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The Wrangler

The #1 student news site of Yorba Linda High School

The Wrangler

The #1 student news site of Yorba Linda High School

The Wrangler

Why Do Humans Constantly Compare?

Almost every human has faced periods where their self-esteem seems to plummet. When experiencing lowered confidence, humans often compare themselves to those around them. We compare how we look, the type of friends we have, the area we live in, the vacations we go on, etc. 

Comparison, by definition, is “a consideration or estimate of the similarities or dissimilarities between two things or people.” Initially, comparison isn’t necessarily a bad thing. Although it can be helpful when striving to grow, unnecessary comparison becomes exhausting and draining. Teddy Roosevelt once said, “Comparison is the thief of joy,” and that couldn’t be truer. Life doesn’t wait for us while we waste it comparing and hating ourselves. 

Comparison has been prevalent for centuries; however, the rise of social media has changed how humans compare themselves. The photos and videos posted by our favorite influencers, actors, or musicians are almost always inaccurate. The new homes, luxurious European trips, and picture-perfect families are what they want you to see. You don’t see their loneliness, eating disorders, anxiety, or trauma. Comparing a real, living, breathing human to the fake, perfect persona online will never be a fair comparison. The human will never win. It’s not possible.

A collection of oranges and apples sit in a fruit bowl, demonstrating the often used cliche “you can’t compare oranges to apples.” (Isabelle Gregg)

Is comparison an instinct or a choice? To an extent, humans’ brains are wired to compare. In 1954, Leon Festinger created the theory that cognitively, humans must compare themselves to others to decide their personal and social worth. Humans need comparison to understand their identity and perceive the world. For example, someone may claim that they are “wealthy.” They can only make this statement because of their capability to compare and realize that most others obtain less money. Contrasting ourselves with others is neurologically more efficient when making judgments and choices. While comparison is ingrained in human DNA, we can still break free from unproductive comparison.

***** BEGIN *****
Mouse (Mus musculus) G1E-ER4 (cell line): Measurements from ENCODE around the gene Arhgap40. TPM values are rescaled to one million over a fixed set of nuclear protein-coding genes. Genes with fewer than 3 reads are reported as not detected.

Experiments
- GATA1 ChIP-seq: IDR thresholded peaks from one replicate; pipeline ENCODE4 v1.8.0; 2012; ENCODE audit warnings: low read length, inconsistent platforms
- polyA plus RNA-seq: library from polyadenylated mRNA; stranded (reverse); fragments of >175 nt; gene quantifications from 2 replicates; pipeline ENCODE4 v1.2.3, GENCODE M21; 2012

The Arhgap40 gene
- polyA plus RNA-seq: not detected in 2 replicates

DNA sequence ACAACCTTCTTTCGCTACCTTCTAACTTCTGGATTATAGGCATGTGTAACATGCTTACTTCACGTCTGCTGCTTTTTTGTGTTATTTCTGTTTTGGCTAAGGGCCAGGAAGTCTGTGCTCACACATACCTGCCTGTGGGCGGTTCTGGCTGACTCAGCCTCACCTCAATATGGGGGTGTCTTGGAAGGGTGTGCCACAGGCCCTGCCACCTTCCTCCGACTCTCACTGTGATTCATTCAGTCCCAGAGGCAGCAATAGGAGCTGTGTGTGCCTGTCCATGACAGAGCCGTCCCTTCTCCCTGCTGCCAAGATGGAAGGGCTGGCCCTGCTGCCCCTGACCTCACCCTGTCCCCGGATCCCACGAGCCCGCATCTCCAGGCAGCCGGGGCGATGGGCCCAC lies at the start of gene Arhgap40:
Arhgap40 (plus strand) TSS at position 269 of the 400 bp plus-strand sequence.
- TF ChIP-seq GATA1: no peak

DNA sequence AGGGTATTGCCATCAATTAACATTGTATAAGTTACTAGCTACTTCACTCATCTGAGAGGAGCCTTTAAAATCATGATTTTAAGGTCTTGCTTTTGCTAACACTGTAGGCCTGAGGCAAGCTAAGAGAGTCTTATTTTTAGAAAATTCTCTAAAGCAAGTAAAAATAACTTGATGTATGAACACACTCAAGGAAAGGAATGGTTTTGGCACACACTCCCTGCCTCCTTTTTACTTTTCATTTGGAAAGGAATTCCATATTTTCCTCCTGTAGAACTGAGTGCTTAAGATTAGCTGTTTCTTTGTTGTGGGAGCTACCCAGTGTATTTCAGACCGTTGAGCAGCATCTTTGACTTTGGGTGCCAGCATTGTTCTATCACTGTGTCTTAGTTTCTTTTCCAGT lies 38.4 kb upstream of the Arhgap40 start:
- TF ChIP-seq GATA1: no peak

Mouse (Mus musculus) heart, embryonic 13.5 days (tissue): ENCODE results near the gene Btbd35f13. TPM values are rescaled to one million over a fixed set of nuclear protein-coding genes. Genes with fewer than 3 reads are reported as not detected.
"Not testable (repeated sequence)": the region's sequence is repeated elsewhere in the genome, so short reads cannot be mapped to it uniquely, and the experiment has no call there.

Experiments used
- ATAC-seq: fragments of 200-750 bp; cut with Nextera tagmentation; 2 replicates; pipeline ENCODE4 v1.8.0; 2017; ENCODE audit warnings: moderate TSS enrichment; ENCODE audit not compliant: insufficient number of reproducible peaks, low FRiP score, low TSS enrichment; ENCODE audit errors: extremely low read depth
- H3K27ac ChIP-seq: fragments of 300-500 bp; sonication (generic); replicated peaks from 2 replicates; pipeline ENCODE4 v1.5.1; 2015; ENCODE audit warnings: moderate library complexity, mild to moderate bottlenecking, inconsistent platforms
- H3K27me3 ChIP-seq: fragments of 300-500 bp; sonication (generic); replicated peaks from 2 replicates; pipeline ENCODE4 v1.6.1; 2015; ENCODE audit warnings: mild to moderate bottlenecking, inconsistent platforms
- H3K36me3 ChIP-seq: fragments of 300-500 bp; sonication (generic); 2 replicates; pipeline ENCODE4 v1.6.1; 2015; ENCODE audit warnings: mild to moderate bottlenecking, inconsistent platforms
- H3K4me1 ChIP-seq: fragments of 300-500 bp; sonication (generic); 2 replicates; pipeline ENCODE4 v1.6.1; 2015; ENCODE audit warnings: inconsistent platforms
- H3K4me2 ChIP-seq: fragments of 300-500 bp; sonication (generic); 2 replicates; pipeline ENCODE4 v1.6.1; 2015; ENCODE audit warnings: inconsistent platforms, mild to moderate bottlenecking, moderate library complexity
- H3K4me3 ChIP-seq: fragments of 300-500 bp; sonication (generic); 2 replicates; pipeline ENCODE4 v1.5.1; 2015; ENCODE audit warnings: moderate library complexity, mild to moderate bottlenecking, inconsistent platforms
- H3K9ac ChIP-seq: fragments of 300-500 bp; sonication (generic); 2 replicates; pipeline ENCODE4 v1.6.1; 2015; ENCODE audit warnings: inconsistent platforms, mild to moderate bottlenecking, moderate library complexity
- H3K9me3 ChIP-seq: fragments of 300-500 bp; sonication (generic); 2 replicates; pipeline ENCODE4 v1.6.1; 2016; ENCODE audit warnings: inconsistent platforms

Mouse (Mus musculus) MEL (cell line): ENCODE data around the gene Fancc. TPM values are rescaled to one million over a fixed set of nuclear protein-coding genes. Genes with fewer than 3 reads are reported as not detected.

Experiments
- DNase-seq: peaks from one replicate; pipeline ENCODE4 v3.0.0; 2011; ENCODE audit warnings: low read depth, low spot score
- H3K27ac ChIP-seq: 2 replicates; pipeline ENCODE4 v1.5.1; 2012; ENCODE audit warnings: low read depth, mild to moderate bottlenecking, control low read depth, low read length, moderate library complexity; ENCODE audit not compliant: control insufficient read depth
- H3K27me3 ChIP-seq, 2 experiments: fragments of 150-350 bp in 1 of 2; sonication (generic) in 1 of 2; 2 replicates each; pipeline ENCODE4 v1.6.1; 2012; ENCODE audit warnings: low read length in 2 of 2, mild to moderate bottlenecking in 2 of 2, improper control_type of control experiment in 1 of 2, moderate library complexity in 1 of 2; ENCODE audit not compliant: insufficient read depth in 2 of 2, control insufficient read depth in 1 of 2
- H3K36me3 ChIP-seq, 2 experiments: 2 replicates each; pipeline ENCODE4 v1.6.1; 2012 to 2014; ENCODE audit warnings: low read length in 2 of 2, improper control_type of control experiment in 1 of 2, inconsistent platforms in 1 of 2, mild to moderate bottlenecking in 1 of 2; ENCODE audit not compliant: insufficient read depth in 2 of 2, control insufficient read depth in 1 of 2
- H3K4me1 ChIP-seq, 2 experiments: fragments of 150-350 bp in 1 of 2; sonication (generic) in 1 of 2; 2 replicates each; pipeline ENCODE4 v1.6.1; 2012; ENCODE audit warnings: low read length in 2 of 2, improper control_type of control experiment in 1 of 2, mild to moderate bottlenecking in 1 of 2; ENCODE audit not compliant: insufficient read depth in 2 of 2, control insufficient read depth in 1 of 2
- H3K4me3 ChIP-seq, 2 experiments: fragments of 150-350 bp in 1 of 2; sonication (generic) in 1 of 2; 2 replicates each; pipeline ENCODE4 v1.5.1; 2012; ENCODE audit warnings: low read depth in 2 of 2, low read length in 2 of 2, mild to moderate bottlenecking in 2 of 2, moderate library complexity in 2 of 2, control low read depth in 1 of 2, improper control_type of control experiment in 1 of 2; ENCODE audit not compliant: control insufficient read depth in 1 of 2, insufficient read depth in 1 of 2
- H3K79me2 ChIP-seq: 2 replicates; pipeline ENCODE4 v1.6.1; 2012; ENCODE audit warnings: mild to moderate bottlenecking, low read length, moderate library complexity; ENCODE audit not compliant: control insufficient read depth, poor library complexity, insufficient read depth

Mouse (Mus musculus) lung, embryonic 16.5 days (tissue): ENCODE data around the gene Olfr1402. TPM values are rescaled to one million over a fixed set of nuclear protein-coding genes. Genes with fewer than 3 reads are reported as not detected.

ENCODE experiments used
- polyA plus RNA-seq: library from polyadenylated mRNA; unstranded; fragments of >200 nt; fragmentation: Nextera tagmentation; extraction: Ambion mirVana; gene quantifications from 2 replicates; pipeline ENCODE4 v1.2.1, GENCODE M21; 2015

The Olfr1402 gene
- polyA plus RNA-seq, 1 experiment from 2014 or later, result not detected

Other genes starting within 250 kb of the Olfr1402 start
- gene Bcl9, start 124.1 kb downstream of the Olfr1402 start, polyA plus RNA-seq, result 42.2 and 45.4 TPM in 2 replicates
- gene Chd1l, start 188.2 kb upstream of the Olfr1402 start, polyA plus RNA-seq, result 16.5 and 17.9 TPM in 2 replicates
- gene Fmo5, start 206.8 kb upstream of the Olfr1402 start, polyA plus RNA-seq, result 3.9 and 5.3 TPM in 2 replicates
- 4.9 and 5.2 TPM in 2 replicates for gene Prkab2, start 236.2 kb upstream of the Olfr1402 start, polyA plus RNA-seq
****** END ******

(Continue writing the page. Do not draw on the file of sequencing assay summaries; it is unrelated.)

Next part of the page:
So then, how can we choose a life of joy over a life of comparison? Inevitably, humans will compare. There is no “off” switch to prevent comparison forever. But using it as a tool instead of letting it control life makes all the difference. Audrey Yang (9) says that when she finds herself comparing herself to others, she “remembers that she is her own person, and to reflect and learn from mistakes and flaws, rather than comparing to others.” Flip the situation around and view it instead as inspiration. Someone may compare themselves to their old friend. This friend seems so much happier and more accomplished. First, establish what this friend has that is so amazing. The friend attends a top-ranked university, has a larger circle of friends, and travels more. These are all positive things. But would obtaining them fix all of your problems? Would you find something else to compare? Probably. Instead of spiraling, brainstorm ways to achieve the “happier” lifestyle this friend lives. 

Reflect and learn from mistakes and flaws, rather than comparing to others

— Audrey Yang (9)

Using comparison to your advantage can be beneficial, but at the end of the day, humans must realize that they don’t have to be those they idolize and compare themselves to. Teenagers especially need to understand that everyone is living through different seasons of life and are experiencing different things. Every human on this earth is unique, and simply embracing that will help live a life of joy. 

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About the Contributor
Isabelle Gregg
Isabelle Gregg, Photojournalist
Isabelle is a sophomore at Yorba Linda High School. This is her first year in Newspaper and she can’t wait to start writing! On campus, Isabelle stays involved, whether it be through ASB or YLHS’s track team. In her free time, she loves listening to music, reading, going to the beach, and watching new movies. Isabelle’s dream school is UCLA, but she would be happy attending college at almost any university in California! She hopes to work as a therapist/psychologist, or as a business owner in the future. She is so excited to learn and grow in Newspaper and continue making high school memories!

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